The great part about The Muppet Show is that it wasn't just children that were part of the viewing audience.  People of all ages identified and felt comforted by those zany characters and the celebrities that made weekly appearances.  I can't remember ever watching the show without BOTH of my parents watching and laughing along with me.  For 30 minutes, one day a week, my family shared a common experience.  We were lucky!  It's no wonder that I waited to see the 2011 Muppet Movie until my mom and I were in the same city.  Might I mention, that it felt like a homecoming and we both cried.  Mahna mahna! 

Jim Henson's Muppets are something that my generation carries with us.  They don't just provide us with nostalgic memories of our childhood, but are also part of the woven fabric that ties us together.  The Muppets are part of our cultural language.  They are our teachers.  They are our comfort.  They are our lessons.  We've watched every spin off show and danced with David Bowie to "Dance Magic Dance."  We've pretended to sing Christmas carols with John Denver.  We've visited the Borkifier site as adults just to play.  "We-a'fe-a fisited zee-a Borkiffier site-a is idoolts joost to pley. Bork Bork Bork!"  We've introduced our children to Kermit and the gang. We cried along with his characters the day that Jim Henson died.  We stood in line  in our 30s, 40s, and 50s this past November and December to be reunited with our friends on the big screen.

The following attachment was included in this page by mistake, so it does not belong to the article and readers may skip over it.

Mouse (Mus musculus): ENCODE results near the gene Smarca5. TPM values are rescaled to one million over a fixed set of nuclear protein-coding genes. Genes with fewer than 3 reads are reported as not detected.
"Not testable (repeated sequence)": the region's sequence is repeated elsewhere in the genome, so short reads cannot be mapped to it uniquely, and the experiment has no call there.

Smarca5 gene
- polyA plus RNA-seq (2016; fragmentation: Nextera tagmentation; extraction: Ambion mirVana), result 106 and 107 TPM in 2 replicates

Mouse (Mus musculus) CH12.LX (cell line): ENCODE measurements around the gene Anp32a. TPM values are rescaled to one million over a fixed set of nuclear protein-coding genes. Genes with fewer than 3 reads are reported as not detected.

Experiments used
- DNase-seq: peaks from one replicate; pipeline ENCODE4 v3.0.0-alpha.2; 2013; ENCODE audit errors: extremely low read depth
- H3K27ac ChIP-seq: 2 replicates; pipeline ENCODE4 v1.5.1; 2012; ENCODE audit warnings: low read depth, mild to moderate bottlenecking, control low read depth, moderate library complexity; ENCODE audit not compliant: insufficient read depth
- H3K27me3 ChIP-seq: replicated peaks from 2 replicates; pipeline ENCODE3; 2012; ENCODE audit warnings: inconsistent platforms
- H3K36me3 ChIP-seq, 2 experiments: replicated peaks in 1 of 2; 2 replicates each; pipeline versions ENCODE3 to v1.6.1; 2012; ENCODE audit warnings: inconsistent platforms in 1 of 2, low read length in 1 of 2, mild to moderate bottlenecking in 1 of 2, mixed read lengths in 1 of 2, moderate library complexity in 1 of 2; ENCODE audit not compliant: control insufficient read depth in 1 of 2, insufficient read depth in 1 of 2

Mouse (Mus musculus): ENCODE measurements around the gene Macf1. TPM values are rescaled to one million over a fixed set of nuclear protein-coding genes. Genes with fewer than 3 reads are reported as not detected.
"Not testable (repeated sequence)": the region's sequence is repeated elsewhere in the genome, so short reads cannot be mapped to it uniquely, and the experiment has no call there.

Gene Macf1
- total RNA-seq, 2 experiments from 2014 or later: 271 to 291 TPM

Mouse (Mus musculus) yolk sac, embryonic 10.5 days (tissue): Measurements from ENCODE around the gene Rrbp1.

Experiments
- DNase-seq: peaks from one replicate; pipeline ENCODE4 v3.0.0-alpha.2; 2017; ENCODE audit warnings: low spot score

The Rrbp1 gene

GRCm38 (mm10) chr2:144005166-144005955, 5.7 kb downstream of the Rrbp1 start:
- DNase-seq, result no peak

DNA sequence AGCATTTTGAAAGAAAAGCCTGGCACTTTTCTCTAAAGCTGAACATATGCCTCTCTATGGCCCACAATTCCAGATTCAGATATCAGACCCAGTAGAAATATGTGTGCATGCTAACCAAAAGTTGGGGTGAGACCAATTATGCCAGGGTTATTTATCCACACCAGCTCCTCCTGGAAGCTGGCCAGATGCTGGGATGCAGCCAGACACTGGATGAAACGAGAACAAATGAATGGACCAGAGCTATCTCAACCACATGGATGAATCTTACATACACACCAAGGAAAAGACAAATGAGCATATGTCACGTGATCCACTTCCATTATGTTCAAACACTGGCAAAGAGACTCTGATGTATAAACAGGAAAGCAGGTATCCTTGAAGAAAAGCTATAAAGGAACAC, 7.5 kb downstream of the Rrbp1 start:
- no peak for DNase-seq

The Muppets have meant a lot to many of us over the years. I'd put money on the fact that they will continue to do just that in the future.   So, can you REALLY blame me for maybe STILL wanting a Gonzo of my own?

Monday, January 9, 2012

Thought For The Day

I ran across this sign today when I was perusing Facebook.  It really struck a chord with me.  It is a very honest statement.  However, even though it is one of the most OBVIOUS statements out there,  for some reason it is the hardest one with which to follow through.